Welch’s growing unease was augmented by the feeling that she knew what was wrong — a suggestion doctors had either brushed aside or failed to pursue.
“I’m just shocked that these pediatric specialists didn’t have it on their radar,” Welch said. “I’m thinking that if I hadn’t taken him to the ER, I still might not know.”
On July 3, Welch took Joseph for his annual checkup. Other than a slight cough — his mother thought he was getting a cold — he seemed fine. But the pediatrician, who heard the cough, told Welch he suspected asthma and prescribed an inhaler.
“I brought it home but didn’t consider using it,” Welch said. Joseph had never had asthma, and the cough seemed too minor to warrant medicine.
Three mornings later, she was shocked to see Joseph run downstairs, bug-eyed with fear because he was unable to catch his breath. Welch dialed 911 and tried to calm her panicked son — and herself. Paramedics arrived within minutes; after Welch mentioned the newly prescribed inhaler, they helped Joseph take a few puffs and advised that he use it. Within minutes, he was breathing normally.
Mother and son went back to the pediatrician that afternoon. The doctor, who reiterated his belief that Joseph had asthma, added two drugs to the medication regimen: a common antacid for reflux and azithromycin, an antibiotic to be taken for five days. “He didn’t say why he was prescribing them, and my first mistake was not to ask,” Welch said. This time, she had her son use all of the medicines the doctor prescribed.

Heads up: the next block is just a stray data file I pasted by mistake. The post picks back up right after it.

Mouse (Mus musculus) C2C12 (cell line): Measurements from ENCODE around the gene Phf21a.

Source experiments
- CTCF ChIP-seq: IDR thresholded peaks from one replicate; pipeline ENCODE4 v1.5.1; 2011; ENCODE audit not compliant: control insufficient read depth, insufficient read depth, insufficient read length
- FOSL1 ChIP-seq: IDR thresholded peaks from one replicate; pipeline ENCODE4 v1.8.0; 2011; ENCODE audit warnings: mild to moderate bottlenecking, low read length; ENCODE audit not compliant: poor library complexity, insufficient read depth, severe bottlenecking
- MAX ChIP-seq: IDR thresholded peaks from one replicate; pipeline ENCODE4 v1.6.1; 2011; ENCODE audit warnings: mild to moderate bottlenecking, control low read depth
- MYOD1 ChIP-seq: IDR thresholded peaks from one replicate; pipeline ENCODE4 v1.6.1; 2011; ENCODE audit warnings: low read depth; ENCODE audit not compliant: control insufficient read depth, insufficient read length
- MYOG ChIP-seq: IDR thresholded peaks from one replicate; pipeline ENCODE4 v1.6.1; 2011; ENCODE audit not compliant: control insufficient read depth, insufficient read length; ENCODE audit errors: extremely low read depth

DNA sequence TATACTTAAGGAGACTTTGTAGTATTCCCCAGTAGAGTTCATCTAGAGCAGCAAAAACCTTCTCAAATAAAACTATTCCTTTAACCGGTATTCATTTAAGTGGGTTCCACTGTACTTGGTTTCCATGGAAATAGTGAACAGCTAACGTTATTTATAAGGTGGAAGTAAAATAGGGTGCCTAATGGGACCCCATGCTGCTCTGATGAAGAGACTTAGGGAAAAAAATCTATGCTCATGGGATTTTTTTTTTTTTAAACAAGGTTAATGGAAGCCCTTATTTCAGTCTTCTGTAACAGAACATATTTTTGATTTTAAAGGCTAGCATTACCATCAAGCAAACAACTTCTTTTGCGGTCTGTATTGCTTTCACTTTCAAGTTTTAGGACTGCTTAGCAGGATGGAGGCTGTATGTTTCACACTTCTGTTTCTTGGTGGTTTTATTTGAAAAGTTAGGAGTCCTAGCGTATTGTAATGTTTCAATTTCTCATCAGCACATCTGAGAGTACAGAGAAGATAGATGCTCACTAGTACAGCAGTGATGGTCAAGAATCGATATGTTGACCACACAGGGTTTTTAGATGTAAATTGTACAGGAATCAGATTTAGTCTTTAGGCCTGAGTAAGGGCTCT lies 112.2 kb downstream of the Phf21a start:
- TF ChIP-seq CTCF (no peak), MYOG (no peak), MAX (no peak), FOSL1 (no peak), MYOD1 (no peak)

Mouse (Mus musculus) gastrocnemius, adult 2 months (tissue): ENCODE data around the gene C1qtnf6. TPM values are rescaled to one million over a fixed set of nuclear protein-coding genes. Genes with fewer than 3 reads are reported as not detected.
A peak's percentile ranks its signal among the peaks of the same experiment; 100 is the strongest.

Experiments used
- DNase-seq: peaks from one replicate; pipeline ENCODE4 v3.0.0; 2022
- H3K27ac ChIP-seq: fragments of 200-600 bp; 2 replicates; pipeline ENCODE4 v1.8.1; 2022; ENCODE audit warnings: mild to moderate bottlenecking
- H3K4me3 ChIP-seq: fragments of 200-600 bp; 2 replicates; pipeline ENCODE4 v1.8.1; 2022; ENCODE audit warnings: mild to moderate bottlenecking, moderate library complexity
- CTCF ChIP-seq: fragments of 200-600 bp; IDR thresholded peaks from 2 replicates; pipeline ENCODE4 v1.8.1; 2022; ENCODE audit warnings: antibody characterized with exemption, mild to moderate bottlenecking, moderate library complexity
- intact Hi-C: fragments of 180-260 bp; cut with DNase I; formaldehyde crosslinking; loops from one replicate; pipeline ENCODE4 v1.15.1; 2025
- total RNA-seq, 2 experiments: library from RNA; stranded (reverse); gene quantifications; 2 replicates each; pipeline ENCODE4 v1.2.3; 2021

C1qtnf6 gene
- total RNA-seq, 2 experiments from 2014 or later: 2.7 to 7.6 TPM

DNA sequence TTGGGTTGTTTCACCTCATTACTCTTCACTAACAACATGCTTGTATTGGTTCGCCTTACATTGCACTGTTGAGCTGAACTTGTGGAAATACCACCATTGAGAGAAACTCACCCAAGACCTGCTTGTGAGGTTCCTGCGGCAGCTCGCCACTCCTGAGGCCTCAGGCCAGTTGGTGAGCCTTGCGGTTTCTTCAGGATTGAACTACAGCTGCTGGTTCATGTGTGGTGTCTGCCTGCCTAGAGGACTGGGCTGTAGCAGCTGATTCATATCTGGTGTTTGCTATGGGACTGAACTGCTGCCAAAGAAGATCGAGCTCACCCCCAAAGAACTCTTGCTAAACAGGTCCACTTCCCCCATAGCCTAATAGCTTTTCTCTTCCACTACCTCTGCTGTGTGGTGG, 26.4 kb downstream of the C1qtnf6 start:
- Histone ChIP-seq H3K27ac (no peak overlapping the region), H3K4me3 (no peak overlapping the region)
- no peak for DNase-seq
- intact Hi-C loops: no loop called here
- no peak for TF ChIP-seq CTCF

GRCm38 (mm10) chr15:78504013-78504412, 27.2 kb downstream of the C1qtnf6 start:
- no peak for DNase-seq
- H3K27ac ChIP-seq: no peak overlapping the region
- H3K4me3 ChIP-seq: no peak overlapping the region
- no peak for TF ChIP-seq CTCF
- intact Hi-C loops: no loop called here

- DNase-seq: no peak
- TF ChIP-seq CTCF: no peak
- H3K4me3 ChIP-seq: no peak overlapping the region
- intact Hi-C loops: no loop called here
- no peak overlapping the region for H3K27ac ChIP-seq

That night, Welch recalled, her son had two or three coughing episodes. “He’d jump out of bed, cough spasmodically for about 30 seconds, spit out some sticky mucus and go back to sleep.”
Several days later, the pediatrician arranged for Joseph to see a pediatric pulmonologist.
The lung specialist, whose office was an hour away from the family’s home — an ordeal because Joseph gets carsick — concurred with the probable asthma diagnosis. A chest X-ray and a lung function test were both normal.
During that visit, Welch said, Joseph did not cough, although he tried to re-create the high-pitched wheezing, called stridor, which characterized his coughing episodes, as his mother described the sound. The pulmonologist added a second inhaled medicine and advised continuing with the anti-reflux medicine.